There is no doubt that in the Election 2019, all parities are not paying enough attention to disability issues.
There has not been enough said about how the welfare state will be changed in the face of obvious failings. Labour have said a bit about scrapping universal credit but not enough.
The structural problems for the disability community are deep and long running. Services are disjointed and vast knowledge inequality exist.
For example, not enough working disabled people are claiming tax credits and not enough people are making the most of Access To Work.
That is to say nothing of ensuring disabled people have proper knowledge and access to the benefits, they should already being enjoying. This is particularly true of trains.
Addressing Disability Issues Should Be At The Heart of The Election
Disability is often seen and discussed as a special issue. It is not. When politicians speak about the crisis in care, pressures on the NHS or welfare reform, they are talking about disability issues.
The mainstream issues are disability issues. The difference is that disabled people are harder hit by these mainstream issues.
Lets clear something up right now, disability is something that will affect nearly everyone in their lives.
When we talk about the ageing population, the reason that is an issue is because ageing is associated with developing a disability.
This is why making things better for disabled people should be at the heart of any election debate.
Because they already are…
The Extra Costs Do Add Up
Scope has looked into the extra costs associated with being disabled and concluded that it can be as much as £550 per month.
That is a second mortgage or rent payment per month!
Where do these costs come from?
Well here are some examples:
- Running repairs to equipment such as mobility aids. A set of good quality wheelchair tires can set you back £90!
- Disabled people’s utility bills can be higher because of their need for consistent heating, power hungry aids and inaccessible transport.
However, here is the kicker as far as we are concerned, if you are disabled, it is often the case that what you NEED costs MORE.
Many of the best drugs are not available on the NHS and many private companies continue to ramp up prices.
The thing is small companies and individuals who trying to do good things.
Research and development take investment and resources. Not enough investment is coming from central government and the market isn’t interested.
The Free Market still sees this as a niche market.
There needs to be intervention in the market by the government and this should be on the election agenda.
We need to reduce the extra costs associated with being disabled. We need to tackle the price of specialist equipment. We need to offer subsidy for winter fuel payments, not just to the elderly but every disabled person who needs it.
Good Quality Equipment Costs Too Much
Wheelchairs, whether their manual or electric can cost a small fortune. A good manual wheelchair for an active user can cost anywhere from £2500 to £4500, and an electric wheelchair many thousands more.
Maintenance of these pieces of equipment can also be very costly.
The only time that I have been off work in the last few years was when my front wheel fell off.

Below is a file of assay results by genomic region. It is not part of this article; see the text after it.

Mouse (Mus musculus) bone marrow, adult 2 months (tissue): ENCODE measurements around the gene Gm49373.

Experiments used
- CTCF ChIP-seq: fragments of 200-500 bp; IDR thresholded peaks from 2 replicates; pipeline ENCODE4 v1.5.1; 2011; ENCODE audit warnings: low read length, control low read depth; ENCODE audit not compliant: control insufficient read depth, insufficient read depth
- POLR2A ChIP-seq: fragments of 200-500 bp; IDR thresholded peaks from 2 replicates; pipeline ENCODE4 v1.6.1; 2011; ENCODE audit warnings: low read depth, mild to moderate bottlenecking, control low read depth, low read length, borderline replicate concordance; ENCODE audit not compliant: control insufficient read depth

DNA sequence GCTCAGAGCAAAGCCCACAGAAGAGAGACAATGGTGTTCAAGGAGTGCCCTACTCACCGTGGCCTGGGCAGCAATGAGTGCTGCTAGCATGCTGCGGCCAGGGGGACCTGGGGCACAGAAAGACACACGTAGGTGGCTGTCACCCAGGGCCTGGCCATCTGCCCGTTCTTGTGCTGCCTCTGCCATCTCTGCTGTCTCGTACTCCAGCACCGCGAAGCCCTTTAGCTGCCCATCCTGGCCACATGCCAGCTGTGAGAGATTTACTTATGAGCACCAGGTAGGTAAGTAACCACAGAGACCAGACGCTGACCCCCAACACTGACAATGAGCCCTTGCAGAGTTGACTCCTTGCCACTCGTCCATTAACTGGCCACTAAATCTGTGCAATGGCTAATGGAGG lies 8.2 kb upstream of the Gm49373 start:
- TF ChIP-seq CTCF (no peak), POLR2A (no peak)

Many of these things are out of reach for many disabled people who need them.
And that means, they disadvantaged, not by their disability but by economics.
Things need to change…
Currently, if you want to get a wheelchair, you have 3 options open to you:
- Go through the NHS, be prescribed a chair and take what they give you.
- Use the voucher scheme – the voucher scheme is where the NHS will give you a voucher to the value of what they would have spent buying a chair.
- Seek help from charities, foundations and other schemes.
The voucher scheme is postcode lottery, NHS direct option limits choice and many charities and foundations focus on children.
The bottom line is that it can be very difficult for many people to get good quality equipment, and many people just have to settle.
My Personal Experience
A few years ago, my chair kept breaking, and it costing me money and time.
I was self-employed so every time that I was off work because of chair problems, I lost money.
The problem was I’d only had my chair for 4 years and voucher scheme rules say that you have to keep your chair for 5 years. Unless your needs change…
Having looked into it, I realised that I could apply for an Access To Work grant to help with the cost.
I still needed an occupational to give a prescription.
So I thought that might be a bit of a problem. However, when I considered it, I thought, “you know what, my needs have changed.”
The nature of my work had changed, I was commuting more, going to far flung places in Yorkshire by public transport.
When I explained this to the OT during the assessment, she said that did not constitute a change in needs.
This is the crux of the issue for me.
Although my health condition had not really changed in terms of the physical nature of my Cerebral Palsy, the nature of my life had.
I was working more, travelling more and I needed a wheelchair to meet those needs.
It was a health issue. Working helped my mental health and travelling via public transport kept me physically healthy.
Eventually we came to an understanding and I got a prescription, together to with the Access To Work grant, I got a chair to fit my needs.
But it was a battle.
Here Is A Radical Idea For The Election
We need to make specialist mobility equipment cheaper and easier to access.